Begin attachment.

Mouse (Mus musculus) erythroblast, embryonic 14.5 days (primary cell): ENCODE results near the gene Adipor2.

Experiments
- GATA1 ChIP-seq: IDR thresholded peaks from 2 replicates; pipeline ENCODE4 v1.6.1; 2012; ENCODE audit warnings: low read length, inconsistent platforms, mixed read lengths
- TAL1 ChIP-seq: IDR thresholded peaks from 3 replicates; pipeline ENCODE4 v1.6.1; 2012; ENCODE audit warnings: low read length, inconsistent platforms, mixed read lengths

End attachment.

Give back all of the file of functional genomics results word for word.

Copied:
Mouse (Mus musculus) erythroblast, embryonic 14.5 days (primary cell): ENCODE results near the gene Adipor2.

Experiments
- GATA1 ChIP-seq: IDR thresholded peaks from 2 replicates; pipeline ENCODE4 v1.6.1; 2012; ENCODE audit warnings: low read length, inconsistent platforms, mixed read lengths
- TAL1 ChIP-seq: IDR thresholded peaks from 3 replicates; pipeline ENCODE4 v1.6.1; 2012; ENCODE audit warnings: low read length, inconsistent platforms, mixed read lengths